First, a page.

We simply cannot take one picture, not even two or three, and say that is all that the church is. No, we have to preach the broad range, the bewildering array of metaphors, to understand the church. We have considered three pictures thus far, three dominant pictures of the church. We started with that metaphor of marriage; the church is likened to a bride, a wife, the bride of Christ.
What does that tell us about the church? Well, it tells us how special the church is, how loved the church is by Jesus Himself. The church is not likened to a broken vase, or to a worn-out rocking chair, no the church is this special, this near and dear, to The Lord Jesus Christ. We also saw from the Bible that the church is likened to the body of Jesus. Again, something unique, something wonderfully different and special. It tells us the church is diverse as your body, with its many members, is diverse. You have hands, you have feet, you have ears and eyes, they all work together, each member contributing in a unique but important way.
The third image, or dominant metaphor that we considered was the church as the flock of God. Acts chapter 20, 1 Peter 5, and several other Old Testament passages speak of this.
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It also reminds us that the church is put under the oversight of under shepherds. The church is a place of protection, the sheep are protected by the under shepherds. Paul warns of wolves, of dangers from without and dangers from within. Sheep are very vulnerable creatures, dependant creatures, and they need to be protected. It, also, reminds us that image that sheep need to be fed. Pastors, shepherds, are responsible to feeding the sheep. The church has a place of preeminence in the heart and mind of God, and it should, also, in our own hearts and minds.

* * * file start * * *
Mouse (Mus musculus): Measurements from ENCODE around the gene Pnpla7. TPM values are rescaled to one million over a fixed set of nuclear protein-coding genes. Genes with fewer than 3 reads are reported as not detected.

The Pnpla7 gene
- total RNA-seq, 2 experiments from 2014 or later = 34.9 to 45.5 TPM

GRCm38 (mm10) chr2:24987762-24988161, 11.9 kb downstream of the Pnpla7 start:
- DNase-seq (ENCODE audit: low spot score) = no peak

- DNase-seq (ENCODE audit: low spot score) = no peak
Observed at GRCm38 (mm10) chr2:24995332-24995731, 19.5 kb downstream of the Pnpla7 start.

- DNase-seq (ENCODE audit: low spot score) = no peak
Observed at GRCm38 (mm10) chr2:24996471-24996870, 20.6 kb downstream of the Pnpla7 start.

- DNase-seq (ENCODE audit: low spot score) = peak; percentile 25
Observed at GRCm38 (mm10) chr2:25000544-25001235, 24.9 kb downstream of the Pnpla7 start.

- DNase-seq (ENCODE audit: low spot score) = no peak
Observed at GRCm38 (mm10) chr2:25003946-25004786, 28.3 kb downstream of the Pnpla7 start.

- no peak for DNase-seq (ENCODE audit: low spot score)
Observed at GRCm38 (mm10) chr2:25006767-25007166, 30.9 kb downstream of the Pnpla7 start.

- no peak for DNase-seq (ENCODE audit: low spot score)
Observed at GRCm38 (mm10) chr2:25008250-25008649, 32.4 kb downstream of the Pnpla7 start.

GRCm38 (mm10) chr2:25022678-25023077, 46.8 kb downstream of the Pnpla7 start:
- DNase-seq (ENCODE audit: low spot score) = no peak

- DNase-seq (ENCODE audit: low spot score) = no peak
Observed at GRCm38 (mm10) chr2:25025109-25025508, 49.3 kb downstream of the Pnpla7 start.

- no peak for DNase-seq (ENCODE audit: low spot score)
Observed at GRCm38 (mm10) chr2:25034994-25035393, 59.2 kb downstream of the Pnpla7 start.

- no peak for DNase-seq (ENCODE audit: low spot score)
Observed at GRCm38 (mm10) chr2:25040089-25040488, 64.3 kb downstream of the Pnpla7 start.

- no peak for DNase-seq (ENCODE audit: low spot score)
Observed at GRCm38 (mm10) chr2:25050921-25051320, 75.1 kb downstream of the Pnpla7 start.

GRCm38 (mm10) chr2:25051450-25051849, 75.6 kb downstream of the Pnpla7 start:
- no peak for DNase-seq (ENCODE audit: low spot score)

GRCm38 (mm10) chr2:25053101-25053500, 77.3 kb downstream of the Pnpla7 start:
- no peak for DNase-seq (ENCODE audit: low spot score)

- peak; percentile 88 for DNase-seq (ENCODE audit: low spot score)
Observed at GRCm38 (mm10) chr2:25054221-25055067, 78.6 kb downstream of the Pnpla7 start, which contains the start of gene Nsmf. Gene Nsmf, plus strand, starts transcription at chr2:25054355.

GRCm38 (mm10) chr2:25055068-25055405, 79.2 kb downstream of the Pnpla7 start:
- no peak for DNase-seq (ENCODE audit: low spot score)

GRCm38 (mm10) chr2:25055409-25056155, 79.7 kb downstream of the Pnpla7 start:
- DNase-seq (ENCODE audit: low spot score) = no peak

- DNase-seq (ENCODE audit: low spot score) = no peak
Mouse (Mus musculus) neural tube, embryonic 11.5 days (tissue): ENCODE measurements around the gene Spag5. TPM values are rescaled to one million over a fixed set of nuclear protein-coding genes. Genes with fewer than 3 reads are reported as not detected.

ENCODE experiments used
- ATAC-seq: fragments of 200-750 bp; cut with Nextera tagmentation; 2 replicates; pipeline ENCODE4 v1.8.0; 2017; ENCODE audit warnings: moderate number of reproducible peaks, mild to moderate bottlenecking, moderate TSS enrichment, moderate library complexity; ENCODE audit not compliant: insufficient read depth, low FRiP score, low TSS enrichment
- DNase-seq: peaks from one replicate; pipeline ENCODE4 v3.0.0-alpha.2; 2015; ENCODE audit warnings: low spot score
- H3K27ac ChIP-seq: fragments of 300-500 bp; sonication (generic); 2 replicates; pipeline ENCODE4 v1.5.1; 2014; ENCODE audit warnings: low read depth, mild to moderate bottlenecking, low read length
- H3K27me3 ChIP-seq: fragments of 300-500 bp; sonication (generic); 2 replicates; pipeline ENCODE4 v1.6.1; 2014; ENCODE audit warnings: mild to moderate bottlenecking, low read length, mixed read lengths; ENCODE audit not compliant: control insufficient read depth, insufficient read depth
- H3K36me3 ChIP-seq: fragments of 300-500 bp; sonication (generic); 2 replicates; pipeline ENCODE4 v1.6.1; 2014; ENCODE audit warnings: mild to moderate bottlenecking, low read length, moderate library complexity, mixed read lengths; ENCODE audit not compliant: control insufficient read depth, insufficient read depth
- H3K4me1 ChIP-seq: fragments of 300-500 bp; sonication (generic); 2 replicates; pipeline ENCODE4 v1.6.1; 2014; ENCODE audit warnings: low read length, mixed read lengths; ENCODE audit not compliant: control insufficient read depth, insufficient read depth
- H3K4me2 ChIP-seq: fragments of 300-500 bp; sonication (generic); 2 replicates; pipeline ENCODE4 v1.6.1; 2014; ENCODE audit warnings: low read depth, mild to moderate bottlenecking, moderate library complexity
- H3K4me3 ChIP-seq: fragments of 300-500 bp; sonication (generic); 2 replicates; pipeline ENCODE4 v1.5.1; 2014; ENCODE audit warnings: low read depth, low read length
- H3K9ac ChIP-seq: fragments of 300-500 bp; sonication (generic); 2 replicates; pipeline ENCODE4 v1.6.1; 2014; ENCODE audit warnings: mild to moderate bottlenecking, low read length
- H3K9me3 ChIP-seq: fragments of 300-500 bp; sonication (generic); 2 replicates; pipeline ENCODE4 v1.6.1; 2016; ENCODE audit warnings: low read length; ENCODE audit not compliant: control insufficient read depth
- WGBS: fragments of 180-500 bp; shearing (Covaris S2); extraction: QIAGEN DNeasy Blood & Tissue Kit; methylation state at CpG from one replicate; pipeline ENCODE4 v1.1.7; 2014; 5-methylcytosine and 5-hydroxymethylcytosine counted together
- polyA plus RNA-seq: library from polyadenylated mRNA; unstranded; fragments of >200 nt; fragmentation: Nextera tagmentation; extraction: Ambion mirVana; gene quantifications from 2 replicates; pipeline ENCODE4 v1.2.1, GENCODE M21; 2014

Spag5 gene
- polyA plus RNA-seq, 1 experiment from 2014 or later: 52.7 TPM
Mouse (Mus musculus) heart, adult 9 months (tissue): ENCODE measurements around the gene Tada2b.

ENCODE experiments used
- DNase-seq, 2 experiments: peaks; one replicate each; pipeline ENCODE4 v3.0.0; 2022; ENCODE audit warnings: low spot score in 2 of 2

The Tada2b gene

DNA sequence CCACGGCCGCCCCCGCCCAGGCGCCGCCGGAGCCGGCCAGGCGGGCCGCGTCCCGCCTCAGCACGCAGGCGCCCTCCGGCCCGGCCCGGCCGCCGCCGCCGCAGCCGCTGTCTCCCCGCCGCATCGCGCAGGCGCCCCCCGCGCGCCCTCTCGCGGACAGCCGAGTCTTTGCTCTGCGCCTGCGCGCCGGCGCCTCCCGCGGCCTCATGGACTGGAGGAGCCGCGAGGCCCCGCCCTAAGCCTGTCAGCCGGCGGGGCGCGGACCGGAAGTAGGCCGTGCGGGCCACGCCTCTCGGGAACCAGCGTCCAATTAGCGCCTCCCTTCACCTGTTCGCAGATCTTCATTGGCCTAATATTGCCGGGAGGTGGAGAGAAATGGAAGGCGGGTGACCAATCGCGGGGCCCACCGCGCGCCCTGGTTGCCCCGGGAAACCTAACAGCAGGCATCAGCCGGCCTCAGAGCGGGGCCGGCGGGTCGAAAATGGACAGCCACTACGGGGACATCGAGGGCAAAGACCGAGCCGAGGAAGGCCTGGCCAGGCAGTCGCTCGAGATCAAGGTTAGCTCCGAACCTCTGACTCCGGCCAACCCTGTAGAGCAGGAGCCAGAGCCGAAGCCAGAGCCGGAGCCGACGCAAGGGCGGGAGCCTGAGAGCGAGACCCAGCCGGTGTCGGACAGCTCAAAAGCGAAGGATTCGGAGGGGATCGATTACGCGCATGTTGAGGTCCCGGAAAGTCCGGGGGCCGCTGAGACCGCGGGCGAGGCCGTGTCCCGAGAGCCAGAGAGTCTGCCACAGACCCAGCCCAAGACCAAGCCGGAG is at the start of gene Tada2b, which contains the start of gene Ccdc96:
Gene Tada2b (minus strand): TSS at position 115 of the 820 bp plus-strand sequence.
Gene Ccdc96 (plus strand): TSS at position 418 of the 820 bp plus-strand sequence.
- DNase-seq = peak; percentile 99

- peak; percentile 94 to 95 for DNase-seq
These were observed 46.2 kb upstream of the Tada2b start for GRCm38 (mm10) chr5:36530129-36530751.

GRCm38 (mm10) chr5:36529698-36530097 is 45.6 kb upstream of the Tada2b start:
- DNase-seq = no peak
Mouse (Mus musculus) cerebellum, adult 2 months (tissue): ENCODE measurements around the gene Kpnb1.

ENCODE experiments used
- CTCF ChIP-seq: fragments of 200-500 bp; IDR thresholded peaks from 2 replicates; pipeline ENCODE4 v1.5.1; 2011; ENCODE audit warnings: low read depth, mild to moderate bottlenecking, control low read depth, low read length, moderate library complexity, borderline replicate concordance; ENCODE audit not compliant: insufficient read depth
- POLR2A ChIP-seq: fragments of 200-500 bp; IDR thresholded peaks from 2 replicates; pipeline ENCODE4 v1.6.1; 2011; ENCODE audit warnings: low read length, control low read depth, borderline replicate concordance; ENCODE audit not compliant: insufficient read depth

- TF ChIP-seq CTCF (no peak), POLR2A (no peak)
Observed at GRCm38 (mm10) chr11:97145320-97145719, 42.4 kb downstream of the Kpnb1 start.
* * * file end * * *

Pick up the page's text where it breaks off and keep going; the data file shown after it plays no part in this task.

The Church as the Army of God | Biblical Expositions
Every one of those images reminds us of how important the church is to Christian life, to Christian growth, and to Christian service. Now, I want us to consider one more graphic image, this might be the most controversial image. It might have some people look at us, perhaps, a little bit perplexed, and think that we might be looking at the church rather negatively.
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The church of Jesus Christ is likened to an army, a military metaphor that needs to be appreciated. We know about the fight, we know about the struggle. You can understand why some people might be taken back a little bit, perplexed, maybe even shocked that we would think of the church of Jesus Christ under a military figure.
Jesus did say He came not to bring peace, but a sword. Jesus knew that we were going to be engaged in conflict and tension because of the Gospel, because of the truth. We are told that Christians should meet opposing worldviews with friendly conversation, and not conflict. Think of the Old Testament; think of how much of the historical narrative is punctuated with war, or the very concept of war. Now, this might surprise some people too, but God places Himself under the war image. Now, true, Jesus rarely employs military imagery, and there might be a very simple reason for that.
Remember how militaristic the Jews were?
They were expecting a political Messiah, a military Messiah, a Messiah who would come with a sword. They wanted a Messiah who would wipe out the Romans and set up a political kingdom like David. They wanted a man of war. Remember they even tried on one occasion to take Jesus by force to make Him king, but Jesus wanted nothing to do with that war. He never shed one drop of blood, except His own, but Jesus did engage in war.
He was constantly engaged in controversy with the Pharisees and the scribes over a number of different issues. We could say that Jesus was constantly fighting over the truth, and, really, what Jesus was fighting over, more than anything else, was the gospel. They had a false religion that was based upon a massive system of work-righteousness. He exposed their self-righteousness, their hypocrisy, and their false doctrine. Jesus proclaimed the gospel that offered forgiveness and instant justification to everyone who believed on Him, and the Pharisees hated that! They called Him all sorts of names.
He exposed sins. So, yes, there is a war to be waged, there are enemies. The church. Now, how are we to understand what is pictured here? I would say up to maybe five years ago, I always understood this in a different way. The church is on the offense, the church is aggressively attacking!